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MSAS Space Segment

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MSASMSAS
Title MSAS Space Segment
Edited by GMV
Level Basic
Year of Publication 2011
Logo GMV.png

The MTSAT Satellite Augmentation System (MSAS) is the Japanese Satellite Based Augmentation System (SBAS) System:[1] a GPS Augmentation system with the goal of improving its accuracy, integrity, and availability, and that uses the Multifunctional Transport Satellites (MTSAT) owned and operated by the Japanese Ministry of Land, Infrastructure and Transport and the Japan Meteorological Agency (JMA).[2]

First tests were accomplished successfully, and MSAS system for aviation use was declared operational in September 27, 2007,[3][4][5] providing a service of horizontal guidance for En-route through Non-Precision Approach.[1][3][6]


MSAS Space Segment

The space segment consists of two geosynchronous communication satellites (GEO): the Multifunctional Transport Satellites (MTSAT), with navigation payloads which broadcast the correction messages generated by the Master Control Stations for reception by the users.[6] These two satellites are not only devoted to navigation, but also to meteorological/weather purposes.

MTSAT-1 GEO satellite

MTSAT are owned and operated by the Japanese Ministry of Land, Infrastructure and Transport and the Japan Meteorological Agency (JMA),[7] and provide coverage for the hemisphere centred on 140° East (including Japan and Australia, the main users of the MTSAT images). Besides being the Space Segment of the Japanese MSAS Augmentation system, the MTSAT satellites provide imagery in five wavelength bands for weather functions.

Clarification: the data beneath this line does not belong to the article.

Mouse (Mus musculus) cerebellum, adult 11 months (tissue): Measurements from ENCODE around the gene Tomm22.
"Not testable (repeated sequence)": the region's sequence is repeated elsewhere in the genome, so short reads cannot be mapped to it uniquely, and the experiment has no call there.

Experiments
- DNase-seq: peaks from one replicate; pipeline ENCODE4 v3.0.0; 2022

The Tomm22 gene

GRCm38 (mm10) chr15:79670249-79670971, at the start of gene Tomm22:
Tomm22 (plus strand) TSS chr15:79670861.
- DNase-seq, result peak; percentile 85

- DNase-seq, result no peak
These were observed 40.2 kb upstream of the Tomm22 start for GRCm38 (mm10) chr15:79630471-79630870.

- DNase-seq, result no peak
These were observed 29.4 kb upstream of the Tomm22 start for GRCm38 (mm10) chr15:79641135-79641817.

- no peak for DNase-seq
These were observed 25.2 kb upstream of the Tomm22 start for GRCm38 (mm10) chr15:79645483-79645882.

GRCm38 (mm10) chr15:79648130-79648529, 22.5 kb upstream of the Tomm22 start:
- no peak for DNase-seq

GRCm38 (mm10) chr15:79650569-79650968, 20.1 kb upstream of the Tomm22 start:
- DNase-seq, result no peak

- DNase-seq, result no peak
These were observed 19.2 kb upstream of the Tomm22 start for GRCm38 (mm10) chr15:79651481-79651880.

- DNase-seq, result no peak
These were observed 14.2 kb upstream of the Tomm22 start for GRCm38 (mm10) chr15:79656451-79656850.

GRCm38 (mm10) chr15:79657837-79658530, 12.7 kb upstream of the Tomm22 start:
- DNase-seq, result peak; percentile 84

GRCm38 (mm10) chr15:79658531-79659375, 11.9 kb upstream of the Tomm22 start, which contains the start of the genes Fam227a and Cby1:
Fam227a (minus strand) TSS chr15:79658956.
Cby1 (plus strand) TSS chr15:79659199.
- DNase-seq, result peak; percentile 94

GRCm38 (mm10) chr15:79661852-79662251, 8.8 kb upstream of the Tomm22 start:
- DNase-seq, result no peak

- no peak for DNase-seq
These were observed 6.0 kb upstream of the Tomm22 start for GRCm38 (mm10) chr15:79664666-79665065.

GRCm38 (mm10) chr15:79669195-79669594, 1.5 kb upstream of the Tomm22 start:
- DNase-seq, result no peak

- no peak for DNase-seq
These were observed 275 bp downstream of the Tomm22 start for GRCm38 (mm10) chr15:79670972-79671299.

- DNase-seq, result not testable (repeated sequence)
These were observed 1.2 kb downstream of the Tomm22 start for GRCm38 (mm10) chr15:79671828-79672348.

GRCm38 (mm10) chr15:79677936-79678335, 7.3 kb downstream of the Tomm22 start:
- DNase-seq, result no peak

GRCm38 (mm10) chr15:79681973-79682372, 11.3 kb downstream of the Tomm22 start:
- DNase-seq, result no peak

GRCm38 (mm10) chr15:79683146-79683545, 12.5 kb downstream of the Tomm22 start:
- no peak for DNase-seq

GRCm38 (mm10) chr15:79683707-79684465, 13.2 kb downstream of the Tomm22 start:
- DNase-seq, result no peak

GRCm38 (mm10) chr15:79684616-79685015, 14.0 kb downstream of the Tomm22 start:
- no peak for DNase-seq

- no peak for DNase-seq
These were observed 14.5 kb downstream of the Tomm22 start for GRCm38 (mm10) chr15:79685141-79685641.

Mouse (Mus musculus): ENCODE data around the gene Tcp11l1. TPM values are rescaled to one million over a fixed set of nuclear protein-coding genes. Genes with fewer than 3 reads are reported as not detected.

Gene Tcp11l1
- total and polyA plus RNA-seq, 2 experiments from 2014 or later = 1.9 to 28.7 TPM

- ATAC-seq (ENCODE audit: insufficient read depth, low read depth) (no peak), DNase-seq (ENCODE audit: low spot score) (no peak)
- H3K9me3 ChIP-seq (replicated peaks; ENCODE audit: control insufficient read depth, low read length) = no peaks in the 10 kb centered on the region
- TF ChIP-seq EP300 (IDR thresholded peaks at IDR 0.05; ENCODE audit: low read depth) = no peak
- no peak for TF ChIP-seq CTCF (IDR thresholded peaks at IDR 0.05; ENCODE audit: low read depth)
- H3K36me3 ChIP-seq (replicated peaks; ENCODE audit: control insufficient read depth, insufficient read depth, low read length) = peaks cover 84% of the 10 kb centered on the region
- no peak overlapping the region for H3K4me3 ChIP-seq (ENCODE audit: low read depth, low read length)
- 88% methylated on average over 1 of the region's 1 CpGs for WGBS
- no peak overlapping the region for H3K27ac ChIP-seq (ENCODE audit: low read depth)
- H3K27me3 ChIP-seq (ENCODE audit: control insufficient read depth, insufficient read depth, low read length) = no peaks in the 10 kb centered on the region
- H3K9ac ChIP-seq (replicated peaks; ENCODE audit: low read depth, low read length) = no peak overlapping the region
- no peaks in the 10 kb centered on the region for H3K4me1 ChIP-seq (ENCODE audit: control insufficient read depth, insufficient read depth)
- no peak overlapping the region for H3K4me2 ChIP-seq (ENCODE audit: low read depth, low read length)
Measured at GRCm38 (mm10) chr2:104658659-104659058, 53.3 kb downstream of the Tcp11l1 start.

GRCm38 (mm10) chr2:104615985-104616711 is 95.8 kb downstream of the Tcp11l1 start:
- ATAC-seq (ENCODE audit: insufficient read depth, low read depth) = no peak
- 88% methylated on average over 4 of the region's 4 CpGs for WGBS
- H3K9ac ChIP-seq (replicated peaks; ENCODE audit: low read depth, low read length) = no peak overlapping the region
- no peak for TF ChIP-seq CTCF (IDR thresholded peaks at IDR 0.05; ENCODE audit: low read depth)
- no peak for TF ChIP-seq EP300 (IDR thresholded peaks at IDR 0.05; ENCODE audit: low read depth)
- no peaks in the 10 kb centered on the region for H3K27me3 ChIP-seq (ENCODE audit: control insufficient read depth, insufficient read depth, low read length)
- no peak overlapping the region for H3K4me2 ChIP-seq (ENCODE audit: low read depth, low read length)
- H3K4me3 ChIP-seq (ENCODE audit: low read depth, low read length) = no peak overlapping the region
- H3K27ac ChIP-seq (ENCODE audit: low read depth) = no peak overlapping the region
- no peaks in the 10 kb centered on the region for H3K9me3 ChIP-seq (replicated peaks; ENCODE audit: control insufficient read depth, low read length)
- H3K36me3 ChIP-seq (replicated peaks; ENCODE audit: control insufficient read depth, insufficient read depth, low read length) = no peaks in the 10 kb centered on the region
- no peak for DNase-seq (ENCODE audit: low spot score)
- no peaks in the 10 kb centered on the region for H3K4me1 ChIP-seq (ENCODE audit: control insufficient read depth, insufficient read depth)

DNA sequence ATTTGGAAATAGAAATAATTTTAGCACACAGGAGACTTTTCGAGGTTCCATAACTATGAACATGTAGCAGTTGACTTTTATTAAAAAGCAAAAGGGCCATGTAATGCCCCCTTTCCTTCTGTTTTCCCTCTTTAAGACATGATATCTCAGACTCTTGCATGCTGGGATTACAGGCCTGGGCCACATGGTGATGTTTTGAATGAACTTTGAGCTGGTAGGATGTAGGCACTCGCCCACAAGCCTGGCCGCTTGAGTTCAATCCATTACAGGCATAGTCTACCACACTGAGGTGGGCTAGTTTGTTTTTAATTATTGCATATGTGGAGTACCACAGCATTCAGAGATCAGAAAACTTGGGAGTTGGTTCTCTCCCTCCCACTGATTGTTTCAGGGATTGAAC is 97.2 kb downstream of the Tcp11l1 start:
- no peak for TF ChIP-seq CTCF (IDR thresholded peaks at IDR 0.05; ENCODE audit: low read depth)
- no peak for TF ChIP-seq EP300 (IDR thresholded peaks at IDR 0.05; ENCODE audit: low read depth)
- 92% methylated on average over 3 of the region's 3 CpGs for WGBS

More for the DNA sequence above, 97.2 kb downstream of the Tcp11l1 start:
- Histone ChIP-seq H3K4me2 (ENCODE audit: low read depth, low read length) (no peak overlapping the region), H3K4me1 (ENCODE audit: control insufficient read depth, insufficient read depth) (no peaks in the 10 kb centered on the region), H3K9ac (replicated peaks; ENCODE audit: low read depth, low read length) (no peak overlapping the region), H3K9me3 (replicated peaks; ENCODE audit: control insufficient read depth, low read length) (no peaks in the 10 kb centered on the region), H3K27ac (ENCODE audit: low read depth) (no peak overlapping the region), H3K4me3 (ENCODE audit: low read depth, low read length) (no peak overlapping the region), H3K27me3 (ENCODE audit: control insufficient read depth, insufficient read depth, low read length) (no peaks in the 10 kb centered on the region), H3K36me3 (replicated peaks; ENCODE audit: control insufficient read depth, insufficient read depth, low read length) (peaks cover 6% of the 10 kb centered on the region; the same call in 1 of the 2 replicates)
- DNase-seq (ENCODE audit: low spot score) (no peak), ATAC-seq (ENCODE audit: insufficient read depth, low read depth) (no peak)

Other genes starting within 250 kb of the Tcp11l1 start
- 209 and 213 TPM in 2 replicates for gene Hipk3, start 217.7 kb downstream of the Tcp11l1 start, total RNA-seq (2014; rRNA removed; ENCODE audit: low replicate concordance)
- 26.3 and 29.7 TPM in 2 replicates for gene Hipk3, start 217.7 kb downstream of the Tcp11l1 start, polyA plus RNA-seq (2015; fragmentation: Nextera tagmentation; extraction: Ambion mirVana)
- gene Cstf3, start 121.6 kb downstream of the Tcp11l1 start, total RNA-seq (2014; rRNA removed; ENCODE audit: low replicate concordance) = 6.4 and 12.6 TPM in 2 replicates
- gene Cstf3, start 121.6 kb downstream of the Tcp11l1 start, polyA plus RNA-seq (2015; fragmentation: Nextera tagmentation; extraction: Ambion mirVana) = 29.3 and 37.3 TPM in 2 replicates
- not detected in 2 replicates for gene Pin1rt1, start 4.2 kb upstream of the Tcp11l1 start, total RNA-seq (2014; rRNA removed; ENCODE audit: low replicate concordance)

MTSAT-1R (also known as Himawari 6) was successfully launched on a H-IIA on February 26, 2005.[2] It was built by Space Systems/Loral. MTSAT-2 (also known as Himawari 7) was built by Mitsubishi and successfully put in orbit on February 18, 2006.[2] Their lifespan is planned of five years.[2][8] Both satellites, MTSAT-1R and MTSAT-2, are controlled by Kobe MCS station and Hitachiota MCS, respectively.[6] The main characteristics of MTSAT satellites are shown in next table (table taken from MSAS article in Wikipedia):[5]


Satellite Name & Details NMEA / PRN Location
MTSAT-1R NMEA #42 / PRN #129 140°E
MTSAT-2 NMEA #50 / PRN #137 145°E


It is noted that the satellite MTSAT-1R has already exceeded its foreseen operational lifespan; according to the Japan Meteorological Agency, the status of this satellite is Observation Standby.[9]

Notes

References

  1. ^ a b MSAS Current Status, Japan Civil Aviation Bureau, Second Meeting of the International Committee on Global Navigation Satellite Systems (ICG) organized by the International Space Research Organization, Bangalore, India , 5 - 7 September 2007
  2. ^ a b c d MTSAT in Wikipedia
  3. ^ a b QZSS / MSAS Status, CGSIC –47th Meeting ,Fort Worth, Texas September25, 2007, Satoshi KOGURE, Japan Aerospace Exploration Agency, QZSS Project Team
  4. ^ Eric Gakstatter, Perspectives - Late April 2008, GPSworld, April 15, 2008
  5. ^ a b MSAS in Wikipedia
  6. ^ a b c Overview of MSAS, Presentation for ICG-3, 2008
  7. ^ MTSAT and its System, Satellite Program Division, Japan Meteorological Agency
  8. ^ 12 Major characteristics of MTSAT series, Japan Meteorological Agency
  9. ^ Meteorological Satellite MTSAT series, in Japan Meteorological Agency web site